Billie Jean King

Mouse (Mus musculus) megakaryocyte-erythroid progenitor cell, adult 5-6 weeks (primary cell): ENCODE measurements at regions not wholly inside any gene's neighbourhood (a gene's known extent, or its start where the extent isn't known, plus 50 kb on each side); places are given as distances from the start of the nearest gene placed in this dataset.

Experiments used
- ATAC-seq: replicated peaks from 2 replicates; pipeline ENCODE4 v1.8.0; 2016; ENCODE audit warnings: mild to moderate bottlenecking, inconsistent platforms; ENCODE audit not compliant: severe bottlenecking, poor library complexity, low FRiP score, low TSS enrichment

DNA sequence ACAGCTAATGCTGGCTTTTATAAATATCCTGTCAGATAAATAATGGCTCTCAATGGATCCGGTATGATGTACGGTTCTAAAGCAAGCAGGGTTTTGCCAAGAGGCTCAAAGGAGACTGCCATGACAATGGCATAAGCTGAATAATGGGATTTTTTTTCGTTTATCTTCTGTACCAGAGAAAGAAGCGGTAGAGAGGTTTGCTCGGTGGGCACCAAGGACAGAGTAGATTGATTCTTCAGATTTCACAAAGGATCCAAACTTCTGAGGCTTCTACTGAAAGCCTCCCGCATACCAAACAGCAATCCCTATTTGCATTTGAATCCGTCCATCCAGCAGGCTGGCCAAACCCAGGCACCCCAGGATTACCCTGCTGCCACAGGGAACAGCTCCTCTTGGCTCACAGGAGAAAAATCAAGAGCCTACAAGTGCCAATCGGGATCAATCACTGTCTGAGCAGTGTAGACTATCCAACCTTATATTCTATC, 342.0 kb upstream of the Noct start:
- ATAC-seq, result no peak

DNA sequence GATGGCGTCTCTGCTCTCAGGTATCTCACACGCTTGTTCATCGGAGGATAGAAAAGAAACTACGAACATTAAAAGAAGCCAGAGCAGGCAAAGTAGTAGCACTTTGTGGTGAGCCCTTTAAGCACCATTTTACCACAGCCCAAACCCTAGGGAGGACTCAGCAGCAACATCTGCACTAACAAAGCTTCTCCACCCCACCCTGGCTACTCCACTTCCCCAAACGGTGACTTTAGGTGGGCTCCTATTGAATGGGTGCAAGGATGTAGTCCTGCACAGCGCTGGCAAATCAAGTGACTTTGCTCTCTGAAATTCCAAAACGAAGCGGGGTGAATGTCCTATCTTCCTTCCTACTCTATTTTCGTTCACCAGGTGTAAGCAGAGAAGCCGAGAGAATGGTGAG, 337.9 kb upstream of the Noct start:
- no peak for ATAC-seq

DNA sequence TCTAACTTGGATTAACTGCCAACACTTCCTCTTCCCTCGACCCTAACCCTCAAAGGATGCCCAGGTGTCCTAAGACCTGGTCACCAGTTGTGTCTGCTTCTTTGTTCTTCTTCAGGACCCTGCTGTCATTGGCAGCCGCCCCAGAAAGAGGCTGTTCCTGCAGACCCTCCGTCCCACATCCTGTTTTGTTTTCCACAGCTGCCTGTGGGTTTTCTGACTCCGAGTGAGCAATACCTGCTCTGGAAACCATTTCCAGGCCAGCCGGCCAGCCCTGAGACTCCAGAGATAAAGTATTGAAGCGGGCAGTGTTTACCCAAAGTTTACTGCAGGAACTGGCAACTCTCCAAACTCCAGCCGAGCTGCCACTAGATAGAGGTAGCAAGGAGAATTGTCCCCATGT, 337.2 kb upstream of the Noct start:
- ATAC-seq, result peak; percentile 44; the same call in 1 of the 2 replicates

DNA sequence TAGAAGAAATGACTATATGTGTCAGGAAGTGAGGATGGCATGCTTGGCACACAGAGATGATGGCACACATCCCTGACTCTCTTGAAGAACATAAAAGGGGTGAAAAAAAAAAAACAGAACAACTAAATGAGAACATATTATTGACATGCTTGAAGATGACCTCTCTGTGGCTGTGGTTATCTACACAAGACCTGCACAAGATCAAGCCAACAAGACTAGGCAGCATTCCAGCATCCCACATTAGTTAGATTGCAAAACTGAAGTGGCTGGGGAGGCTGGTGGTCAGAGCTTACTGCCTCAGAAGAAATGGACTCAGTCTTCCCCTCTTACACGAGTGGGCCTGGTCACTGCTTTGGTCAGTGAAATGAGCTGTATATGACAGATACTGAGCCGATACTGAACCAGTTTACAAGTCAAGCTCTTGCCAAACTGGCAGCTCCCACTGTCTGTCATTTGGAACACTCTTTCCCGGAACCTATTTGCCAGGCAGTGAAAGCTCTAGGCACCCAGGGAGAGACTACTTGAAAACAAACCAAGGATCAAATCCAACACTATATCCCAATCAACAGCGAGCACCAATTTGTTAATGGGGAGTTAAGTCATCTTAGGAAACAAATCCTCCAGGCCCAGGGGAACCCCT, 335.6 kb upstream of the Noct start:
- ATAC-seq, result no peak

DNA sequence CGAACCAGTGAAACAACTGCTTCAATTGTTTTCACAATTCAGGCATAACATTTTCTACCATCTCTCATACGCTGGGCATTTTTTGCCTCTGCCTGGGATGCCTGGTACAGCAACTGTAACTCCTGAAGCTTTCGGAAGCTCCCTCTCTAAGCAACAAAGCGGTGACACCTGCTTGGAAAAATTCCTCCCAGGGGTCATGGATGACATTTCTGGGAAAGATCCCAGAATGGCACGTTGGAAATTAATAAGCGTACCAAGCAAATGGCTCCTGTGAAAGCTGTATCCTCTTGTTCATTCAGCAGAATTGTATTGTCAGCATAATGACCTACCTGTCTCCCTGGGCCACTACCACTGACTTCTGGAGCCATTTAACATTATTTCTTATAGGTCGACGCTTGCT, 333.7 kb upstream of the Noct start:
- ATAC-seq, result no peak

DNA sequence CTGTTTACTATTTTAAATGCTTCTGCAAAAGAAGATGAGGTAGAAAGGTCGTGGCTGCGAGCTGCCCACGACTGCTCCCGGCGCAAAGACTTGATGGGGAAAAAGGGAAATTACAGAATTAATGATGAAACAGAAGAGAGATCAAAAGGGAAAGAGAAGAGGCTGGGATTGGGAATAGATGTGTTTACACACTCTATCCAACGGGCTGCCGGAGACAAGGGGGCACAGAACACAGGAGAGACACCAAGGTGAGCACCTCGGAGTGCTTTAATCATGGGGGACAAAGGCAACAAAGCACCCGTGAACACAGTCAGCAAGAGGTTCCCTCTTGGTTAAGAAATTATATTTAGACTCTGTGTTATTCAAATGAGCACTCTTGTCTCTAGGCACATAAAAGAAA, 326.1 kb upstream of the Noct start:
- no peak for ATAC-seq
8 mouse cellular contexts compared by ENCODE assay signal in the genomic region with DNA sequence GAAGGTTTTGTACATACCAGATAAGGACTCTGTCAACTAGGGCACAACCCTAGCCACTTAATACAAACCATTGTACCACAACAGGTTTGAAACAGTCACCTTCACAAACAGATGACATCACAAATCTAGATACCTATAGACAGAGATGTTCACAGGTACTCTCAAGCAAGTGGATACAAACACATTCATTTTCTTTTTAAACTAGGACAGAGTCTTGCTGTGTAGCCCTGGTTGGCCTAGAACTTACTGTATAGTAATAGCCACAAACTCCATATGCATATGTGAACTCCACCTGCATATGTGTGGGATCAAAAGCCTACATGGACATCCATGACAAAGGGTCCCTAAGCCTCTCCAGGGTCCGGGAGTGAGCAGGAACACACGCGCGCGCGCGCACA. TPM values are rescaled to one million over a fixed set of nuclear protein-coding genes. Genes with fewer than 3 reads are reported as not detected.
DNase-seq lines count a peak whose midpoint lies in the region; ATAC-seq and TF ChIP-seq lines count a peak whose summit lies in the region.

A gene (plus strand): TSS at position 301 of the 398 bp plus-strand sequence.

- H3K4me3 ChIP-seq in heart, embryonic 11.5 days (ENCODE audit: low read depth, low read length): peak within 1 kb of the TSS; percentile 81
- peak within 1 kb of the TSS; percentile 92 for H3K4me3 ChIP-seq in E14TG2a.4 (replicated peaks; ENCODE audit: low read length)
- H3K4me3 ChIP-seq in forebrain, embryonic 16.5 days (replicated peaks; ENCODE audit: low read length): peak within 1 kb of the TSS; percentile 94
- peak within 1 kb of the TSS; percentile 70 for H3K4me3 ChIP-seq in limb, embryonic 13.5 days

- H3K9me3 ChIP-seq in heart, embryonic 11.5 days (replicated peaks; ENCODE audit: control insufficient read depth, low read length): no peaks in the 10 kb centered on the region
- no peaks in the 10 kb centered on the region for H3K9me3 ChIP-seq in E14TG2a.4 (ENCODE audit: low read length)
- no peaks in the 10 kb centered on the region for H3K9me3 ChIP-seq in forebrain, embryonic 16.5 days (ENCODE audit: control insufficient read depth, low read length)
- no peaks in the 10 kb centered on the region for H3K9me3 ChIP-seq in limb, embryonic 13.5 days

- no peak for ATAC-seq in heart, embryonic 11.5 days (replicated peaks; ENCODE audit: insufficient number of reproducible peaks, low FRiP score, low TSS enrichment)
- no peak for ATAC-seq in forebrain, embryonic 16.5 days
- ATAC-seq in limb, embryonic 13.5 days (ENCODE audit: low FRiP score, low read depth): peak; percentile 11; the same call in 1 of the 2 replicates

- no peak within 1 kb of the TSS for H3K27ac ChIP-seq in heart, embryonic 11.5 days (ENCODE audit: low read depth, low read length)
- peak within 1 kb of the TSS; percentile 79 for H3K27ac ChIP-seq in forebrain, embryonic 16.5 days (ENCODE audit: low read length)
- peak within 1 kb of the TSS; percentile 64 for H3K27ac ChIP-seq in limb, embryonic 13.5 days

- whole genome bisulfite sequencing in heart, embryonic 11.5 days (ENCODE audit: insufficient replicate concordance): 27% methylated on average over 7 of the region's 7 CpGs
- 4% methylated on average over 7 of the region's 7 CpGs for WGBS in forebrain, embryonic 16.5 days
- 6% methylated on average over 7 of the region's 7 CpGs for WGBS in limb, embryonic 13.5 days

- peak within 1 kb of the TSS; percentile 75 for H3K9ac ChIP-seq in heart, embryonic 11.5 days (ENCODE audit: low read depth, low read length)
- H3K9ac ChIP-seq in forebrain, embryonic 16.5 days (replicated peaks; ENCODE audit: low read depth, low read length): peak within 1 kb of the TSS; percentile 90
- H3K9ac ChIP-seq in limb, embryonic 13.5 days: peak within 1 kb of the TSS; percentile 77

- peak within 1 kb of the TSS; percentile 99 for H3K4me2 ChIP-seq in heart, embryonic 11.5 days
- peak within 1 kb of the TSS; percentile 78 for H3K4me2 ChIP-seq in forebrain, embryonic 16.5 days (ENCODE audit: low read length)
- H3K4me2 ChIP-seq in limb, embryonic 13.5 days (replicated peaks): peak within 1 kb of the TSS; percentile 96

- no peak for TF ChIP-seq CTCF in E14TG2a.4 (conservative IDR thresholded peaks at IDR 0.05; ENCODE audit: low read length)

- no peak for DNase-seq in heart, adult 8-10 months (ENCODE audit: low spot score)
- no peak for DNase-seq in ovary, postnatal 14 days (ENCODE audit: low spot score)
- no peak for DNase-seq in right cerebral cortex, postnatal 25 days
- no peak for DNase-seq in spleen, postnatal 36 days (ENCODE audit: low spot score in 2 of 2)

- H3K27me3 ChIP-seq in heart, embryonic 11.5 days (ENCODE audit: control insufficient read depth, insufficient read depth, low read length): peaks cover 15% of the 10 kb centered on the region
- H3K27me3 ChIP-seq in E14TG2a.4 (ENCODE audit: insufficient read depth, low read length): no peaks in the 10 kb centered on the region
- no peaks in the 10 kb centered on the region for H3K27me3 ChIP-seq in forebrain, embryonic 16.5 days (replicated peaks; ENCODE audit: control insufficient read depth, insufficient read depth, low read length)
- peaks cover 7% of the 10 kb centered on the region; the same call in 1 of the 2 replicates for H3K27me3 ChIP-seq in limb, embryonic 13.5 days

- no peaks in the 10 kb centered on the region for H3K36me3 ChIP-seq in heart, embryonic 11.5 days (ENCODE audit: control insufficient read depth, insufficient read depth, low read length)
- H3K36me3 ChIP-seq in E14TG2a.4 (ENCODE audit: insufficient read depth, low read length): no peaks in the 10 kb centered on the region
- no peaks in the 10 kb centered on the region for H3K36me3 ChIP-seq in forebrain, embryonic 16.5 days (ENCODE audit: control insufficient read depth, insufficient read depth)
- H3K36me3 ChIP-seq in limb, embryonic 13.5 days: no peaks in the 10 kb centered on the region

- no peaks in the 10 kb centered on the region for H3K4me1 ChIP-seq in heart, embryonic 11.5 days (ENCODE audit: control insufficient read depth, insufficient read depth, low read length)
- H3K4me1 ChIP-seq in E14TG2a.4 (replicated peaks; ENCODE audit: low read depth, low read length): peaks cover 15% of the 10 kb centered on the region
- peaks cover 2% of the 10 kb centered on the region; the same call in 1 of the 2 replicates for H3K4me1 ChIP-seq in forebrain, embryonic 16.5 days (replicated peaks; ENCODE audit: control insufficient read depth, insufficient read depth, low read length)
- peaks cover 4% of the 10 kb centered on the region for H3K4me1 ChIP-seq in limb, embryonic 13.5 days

When it comes to LGBT visibility in sports, Billie Jean King has led the charge. Widely considered one of the greatest (if not the greatest) female athletes of all time, King won 39 Grand Slam titles (12 singles, 16 doubles, 11 mixed doubles) in her professional tennis career, making her one of the most decorated players in history. She is one of an elite group to have won a career Grand Slam (winning each of the four major events at least once), and she was also well-known for having beaten Bobby Riggs, a former men's Wimbledon champion and popular male chauvinist of the 1970s, to a match he challenged in 1973, dubbed the "Battle of the Sexes." King retired from professional tennis in 1990, more than thirty years after making her debut at Grand Slam. Since her retirement, King has advocated strongly for gender equality in sport, leading the campaign all the way back to the 1970s for equal pay for female athletes on the tour, at which time she then became the first president of the Women's Tennis Association. Additionally, King was the first female athlete to come out as a lesbian in 1981, which led to her losing several endorsements and contracts. Since then, though, she has become an icon of LGBT representation in athletics, including being appointed by President Obama to the 2014 US delegation of Olympic athletes at Sochi, and serving on the board of Elton John's AIDS Foundation and the National AIDS Fund; she was award the Presidential Medal of Freedom in 2009 for her service to the LGBT community.